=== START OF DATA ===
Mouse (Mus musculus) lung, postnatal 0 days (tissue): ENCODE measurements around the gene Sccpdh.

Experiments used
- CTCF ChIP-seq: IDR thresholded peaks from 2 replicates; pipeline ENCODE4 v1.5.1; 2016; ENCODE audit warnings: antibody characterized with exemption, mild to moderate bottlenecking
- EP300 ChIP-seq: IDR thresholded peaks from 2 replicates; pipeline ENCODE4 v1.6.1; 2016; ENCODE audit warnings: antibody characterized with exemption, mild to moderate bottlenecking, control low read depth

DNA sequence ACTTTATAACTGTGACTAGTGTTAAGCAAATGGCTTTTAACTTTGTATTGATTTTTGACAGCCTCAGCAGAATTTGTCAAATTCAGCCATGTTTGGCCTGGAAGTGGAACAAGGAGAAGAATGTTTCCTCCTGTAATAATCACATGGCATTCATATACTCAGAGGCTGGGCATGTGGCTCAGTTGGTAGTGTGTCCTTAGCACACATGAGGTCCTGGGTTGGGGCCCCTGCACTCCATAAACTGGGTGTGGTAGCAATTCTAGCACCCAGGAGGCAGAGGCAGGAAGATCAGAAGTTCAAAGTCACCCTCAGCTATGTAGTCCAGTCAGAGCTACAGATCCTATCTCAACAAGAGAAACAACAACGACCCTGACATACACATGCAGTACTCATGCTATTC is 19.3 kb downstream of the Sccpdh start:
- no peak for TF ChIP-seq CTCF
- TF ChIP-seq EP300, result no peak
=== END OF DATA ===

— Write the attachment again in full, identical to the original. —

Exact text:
Mouse (Mus musculus) lung, postnatal 0 days (tissue): ENCODE measurements around the gene Sccpdh.

Experiments used
- CTCF ChIP-seq: IDR thresholded peaks from 2 replicates; pipeline ENCODE4 v1.5.1; 2016; ENCODE audit warnings: antibody characterized with exemption, mild to moderate bottlenecking
- EP300 ChIP-seq: IDR thresholded peaks from 2 replicates; pipeline ENCODE4 v1.6.1; 2016; ENCODE audit warnings: antibody characterized with exemption, mild to moderate bottlenecking, control low read depth

DNA sequence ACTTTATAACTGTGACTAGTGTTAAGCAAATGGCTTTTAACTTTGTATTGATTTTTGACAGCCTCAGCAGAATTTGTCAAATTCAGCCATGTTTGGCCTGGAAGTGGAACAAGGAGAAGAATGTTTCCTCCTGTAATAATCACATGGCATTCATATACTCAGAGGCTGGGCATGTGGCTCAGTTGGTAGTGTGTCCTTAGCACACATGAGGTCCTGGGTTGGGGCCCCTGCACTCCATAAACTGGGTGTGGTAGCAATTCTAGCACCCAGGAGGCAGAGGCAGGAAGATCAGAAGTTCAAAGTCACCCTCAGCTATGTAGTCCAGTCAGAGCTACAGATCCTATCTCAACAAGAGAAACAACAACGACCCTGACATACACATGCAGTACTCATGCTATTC is 19.3 kb downstream of the Sccpdh start:
- no peak for TF ChIP-seq CTCF
- TF ChIP-seq EP300, result no peak